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Auguste Renoir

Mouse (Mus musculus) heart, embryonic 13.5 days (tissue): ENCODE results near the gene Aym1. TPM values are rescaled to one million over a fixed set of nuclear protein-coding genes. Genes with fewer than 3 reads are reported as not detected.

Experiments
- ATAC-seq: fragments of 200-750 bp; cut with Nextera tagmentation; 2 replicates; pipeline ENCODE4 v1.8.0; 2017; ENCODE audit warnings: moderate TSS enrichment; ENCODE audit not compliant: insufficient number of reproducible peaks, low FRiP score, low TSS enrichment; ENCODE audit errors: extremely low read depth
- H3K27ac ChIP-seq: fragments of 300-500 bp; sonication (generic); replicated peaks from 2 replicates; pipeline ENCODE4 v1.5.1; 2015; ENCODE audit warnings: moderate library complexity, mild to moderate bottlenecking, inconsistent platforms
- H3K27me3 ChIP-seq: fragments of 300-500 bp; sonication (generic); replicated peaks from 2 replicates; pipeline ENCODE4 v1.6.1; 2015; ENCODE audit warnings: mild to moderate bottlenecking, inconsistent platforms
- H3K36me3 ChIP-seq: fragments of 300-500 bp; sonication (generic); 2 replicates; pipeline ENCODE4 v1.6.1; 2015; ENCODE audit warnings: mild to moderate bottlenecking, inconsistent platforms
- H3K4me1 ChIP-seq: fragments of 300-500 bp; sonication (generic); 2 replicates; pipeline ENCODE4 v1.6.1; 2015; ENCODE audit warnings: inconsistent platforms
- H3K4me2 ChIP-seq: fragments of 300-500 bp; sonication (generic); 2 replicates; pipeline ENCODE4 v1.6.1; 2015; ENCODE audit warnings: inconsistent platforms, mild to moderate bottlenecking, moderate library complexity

In urban or bucolic, intimate or popular settings, Renoir likes to paint joyful dailies. Time is suspended there, pearly skins, soft textures and delicate gestures. When a woman plays the guitar alone or when Parisians sit down at the Moulin de la Galette, the spectator is not only witness to the scene but engaged by the point of view adopted, the exchanges of glances and the atmosphere. enveloping of the place. In this ideal society, every movement seems a mark of tenderness. This sketch, while remaining faithful to its colors and its cheerfulness, breaks with the traditional way of Renoir. No character is represented and the small juxtaposed keys, often in the shape of a comma, give way to large areas of color. The sea and the sky can no longer be seen precisely. This spirit of synthesis, specific to Impressionism, is a heritage from Corot.